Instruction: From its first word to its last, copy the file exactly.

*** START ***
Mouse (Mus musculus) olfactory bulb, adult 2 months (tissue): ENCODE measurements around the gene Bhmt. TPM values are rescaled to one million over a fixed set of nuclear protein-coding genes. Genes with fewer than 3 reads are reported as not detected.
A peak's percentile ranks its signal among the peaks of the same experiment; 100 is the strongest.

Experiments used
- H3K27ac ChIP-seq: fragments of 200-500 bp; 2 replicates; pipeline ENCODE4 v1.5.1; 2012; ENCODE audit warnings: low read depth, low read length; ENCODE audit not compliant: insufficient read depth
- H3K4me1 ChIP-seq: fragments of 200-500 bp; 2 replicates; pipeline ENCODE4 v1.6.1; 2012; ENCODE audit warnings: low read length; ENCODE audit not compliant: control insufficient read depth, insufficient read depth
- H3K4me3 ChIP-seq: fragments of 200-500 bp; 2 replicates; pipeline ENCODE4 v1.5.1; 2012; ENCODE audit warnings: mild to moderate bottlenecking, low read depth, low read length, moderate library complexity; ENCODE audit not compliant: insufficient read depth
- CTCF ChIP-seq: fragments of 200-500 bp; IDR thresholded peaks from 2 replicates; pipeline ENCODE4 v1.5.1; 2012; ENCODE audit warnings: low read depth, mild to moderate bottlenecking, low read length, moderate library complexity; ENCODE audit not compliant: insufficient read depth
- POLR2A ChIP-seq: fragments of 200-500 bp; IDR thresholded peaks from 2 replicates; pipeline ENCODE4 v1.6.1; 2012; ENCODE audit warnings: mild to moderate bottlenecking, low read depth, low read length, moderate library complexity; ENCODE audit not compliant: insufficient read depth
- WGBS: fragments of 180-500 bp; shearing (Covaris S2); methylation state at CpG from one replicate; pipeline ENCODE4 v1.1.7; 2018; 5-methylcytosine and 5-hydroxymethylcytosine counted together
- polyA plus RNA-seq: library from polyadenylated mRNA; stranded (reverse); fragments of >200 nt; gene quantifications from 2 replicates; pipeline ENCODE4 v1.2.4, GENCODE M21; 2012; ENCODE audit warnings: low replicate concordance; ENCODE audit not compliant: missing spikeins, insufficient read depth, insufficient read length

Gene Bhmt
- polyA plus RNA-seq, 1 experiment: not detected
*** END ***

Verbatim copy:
Mouse (Mus musculus) olfactory bulb, adult 2 months (tissue): ENCODE measurements around the gene Bhmt. TPM values are rescaled to one million over a fixed set of nuclear protein-coding genes. Genes with fewer than 3 reads are reported as not detected.
A peak's percentile ranks its signal among the peaks of the same experiment; 100 is the strongest.

Experiments used
- H3K27ac ChIP-seq: fragments of 200-500 bp; 2 replicates; pipeline ENCODE4 v1.5.1; 2012; ENCODE audit warnings: low read depth, low read length; ENCODE audit not compliant: insufficient read depth
- H3K4me1 ChIP-seq: fragments of 200-500 bp; 2 replicates; pipeline ENCODE4 v1.6.1; 2012; ENCODE audit warnings: low read length; ENCODE audit not compliant: control insufficient read depth, insufficient read depth
- H3K4me3 ChIP-seq: fragments of 200-500 bp; 2 replicates; pipeline ENCODE4 v1.5.1; 2012; ENCODE audit warnings: mild to moderate bottlenecking, low read depth, low read length, moderate library complexity; ENCODE audit not compliant: insufficient read depth
- CTCF ChIP-seq: fragments of 200-500 bp; IDR thresholded peaks from 2 replicates; pipeline ENCODE4 v1.5.1; 2012; ENCODE audit warnings: low read depth, mild to moderate bottlenecking, low read length, moderate library complexity; ENCODE audit not compliant: insufficient read depth
- POLR2A ChIP-seq: fragments of 200-500 bp; IDR thresholded peaks from 2 replicates; pipeline ENCODE4 v1.6.1; 2012; ENCODE audit warnings: mild to moderate bottlenecking, low read depth, low read length, moderate library complexity; ENCODE audit not compliant: insufficient read depth
- WGBS: fragments of 180-500 bp; shearing (Covaris S2); methylation state at CpG from one replicate; pipeline ENCODE4 v1.1.7; 2018; 5-methylcytosine and 5-hydroxymethylcytosine counted together
- polyA plus RNA-seq: library from polyadenylated mRNA; stranded (reverse); fragments of >200 nt; gene quantifications from 2 replicates; pipeline ENCODE4 v1.2.4, GENCODE M21; 2012; ENCODE audit warnings: low replicate concordance; ENCODE audit not compliant: missing spikeins, insufficient read depth, insufficient read length

Gene Bhmt
- polyA plus RNA-seq, 1 experiment: not detected